Acrylic on Canvas
24” x 36”
This art was inspired by the poem:
As an adolescent I would finger
the belongings my sister left
behind. Boxes brimmed to their
corrugated edges with photo albums.
110mm memories mounted on crusted
adhesive. Snapshots of Teddie
and Gary basking like beefsteak
on the flat rocks that line the Delaware
River. Their eyes weighted with weed.
15 years and 3,000 miles later,
I return to find my own photos
niched next to the crates of Christmas
ornaments. Forgotten like a bastard boy.
Their plastic pages protect memories
of dally days — Judy and Rose, eyes
and smirks stewed with Smirnoff, slump
on the couch, beer bottles high
in salute. Rose is not wearing underwear.
Her denimed crotch is damp.
In the family room, my parents,
like beacons, watch made-for-TV
movies and cooking shows. On the wall
hangs a photograph of me at 12 years old.
Plump cheeks and tired eyes.
Confused smile and simple stare.
Captured like the other
ghosts in the attic.
— © Robert P Langdon
An award-winning poet and playwright, Josepha Gutelius made a radical switch to visual art in 2015. Born 1952, raised in Greenwich Village and Waccabuc, NY. A graduate of the Masters School, where she studied under painter Robert Arner, who became a lifelong friend and mentor. Attended Bard College as an art major and switched to Comparative Literature, eventually concentrating on German literature at Ludwig Maximillian University in Munich. Her first collection of poems, To the Perfect Love which Prepares a Table Beyond Us, was published by Rat and Mole Press in 1975.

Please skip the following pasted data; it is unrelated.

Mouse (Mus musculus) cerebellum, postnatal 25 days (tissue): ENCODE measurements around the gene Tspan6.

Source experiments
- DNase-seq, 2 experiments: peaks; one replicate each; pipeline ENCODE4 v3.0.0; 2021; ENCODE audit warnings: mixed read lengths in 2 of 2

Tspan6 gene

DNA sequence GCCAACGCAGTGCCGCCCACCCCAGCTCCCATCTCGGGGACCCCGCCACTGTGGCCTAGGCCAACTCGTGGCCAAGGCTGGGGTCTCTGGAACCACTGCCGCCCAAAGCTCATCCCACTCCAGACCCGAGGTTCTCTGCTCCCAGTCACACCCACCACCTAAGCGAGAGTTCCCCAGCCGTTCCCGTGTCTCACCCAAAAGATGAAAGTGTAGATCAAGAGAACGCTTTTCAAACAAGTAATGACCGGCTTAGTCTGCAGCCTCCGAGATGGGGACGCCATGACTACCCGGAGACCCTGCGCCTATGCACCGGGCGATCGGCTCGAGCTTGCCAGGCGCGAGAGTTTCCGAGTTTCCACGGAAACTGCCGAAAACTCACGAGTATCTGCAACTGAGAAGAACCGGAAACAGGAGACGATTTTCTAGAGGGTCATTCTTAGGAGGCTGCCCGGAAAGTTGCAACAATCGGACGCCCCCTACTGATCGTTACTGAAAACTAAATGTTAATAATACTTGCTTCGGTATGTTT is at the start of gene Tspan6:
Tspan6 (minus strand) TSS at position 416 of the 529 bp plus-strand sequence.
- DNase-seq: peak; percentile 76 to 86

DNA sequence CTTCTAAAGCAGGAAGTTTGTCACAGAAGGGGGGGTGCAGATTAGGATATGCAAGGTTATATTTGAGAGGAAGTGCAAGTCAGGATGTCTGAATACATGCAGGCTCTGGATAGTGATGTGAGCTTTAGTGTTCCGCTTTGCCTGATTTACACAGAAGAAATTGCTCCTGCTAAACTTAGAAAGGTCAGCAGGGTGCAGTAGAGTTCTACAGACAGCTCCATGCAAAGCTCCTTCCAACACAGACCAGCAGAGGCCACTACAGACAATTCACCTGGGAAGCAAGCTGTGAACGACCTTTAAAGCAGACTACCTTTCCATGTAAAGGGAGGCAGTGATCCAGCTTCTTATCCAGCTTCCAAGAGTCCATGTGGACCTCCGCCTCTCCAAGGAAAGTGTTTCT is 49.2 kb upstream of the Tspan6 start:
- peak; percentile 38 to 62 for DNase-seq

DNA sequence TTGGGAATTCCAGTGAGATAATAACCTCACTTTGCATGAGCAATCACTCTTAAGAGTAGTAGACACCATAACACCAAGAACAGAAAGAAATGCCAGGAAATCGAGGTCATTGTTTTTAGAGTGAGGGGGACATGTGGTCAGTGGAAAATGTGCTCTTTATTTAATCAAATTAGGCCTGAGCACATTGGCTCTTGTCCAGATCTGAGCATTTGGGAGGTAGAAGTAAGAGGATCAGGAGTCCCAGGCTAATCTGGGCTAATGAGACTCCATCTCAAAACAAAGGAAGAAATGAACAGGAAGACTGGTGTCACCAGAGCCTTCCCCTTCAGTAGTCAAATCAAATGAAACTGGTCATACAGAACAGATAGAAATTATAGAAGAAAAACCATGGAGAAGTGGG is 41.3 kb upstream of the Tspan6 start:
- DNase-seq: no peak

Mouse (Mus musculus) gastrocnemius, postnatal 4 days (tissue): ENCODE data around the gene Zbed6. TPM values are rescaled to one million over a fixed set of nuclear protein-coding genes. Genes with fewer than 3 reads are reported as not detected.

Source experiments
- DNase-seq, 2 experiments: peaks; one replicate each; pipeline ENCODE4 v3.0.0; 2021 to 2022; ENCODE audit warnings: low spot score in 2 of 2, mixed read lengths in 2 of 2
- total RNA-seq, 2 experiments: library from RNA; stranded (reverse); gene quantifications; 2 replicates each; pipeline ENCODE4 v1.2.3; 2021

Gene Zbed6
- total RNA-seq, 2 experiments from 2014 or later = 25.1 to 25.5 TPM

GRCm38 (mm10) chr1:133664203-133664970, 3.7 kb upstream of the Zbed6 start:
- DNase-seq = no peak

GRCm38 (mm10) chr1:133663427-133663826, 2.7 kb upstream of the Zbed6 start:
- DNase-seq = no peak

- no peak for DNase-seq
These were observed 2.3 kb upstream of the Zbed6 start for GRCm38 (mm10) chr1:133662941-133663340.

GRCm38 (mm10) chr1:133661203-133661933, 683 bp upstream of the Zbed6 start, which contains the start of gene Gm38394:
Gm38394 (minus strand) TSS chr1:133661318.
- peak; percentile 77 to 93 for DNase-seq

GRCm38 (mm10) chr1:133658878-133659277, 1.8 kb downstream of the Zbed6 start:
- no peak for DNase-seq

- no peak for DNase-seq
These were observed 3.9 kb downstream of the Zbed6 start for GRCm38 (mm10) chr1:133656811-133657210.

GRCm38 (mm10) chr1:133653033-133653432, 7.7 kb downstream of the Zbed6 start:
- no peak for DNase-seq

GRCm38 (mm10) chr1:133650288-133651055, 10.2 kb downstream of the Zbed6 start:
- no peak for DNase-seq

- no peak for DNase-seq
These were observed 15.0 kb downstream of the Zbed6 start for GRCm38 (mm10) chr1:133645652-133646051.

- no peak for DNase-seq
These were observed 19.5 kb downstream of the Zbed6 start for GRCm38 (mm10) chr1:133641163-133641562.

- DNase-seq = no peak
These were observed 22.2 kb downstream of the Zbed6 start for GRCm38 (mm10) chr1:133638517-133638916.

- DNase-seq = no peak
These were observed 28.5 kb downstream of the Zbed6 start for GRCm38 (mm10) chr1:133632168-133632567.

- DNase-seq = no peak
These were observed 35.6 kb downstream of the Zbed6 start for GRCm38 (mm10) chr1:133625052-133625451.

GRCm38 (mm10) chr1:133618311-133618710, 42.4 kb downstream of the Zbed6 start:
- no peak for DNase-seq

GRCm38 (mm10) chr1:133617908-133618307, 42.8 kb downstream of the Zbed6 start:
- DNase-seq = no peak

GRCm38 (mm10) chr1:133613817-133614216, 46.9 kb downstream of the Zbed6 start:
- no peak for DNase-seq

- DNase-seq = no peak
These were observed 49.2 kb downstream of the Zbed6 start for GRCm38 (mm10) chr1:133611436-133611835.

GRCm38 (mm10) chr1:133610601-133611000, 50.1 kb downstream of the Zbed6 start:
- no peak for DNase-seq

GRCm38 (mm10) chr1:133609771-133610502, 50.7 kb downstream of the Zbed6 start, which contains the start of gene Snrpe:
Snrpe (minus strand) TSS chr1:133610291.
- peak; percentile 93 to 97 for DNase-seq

In 1971, she met her future husband in Cadaques, Spain, in the home of Salvador Dali. Moved to West Berlin in 1975, where she worked as arts correspondent for the Christian Science Monitor and published her second collection of poems, Rapt Meat, with original collages by the author. Returning to NYC in the late 70s, she became production editor for the Norton Anthologies of literature and simultaneously began playwriting. Plays staged in NYC and regional theaters include Schlag’s Atomica World Machine, Vaseline, Veronica Cory, The Age of Anxiety, Miracle Mile.
In 1980, she and her husband made a permanent move to Saugerties where she began publishing short stories -- several as fictionalized accounts of artists, notably Penny, which was included in the anthology Best New Writing 2013. Many of her paintings reflect the narrative equivalent of a setting, a mood, an atmosphere — with characters who have a story to tell.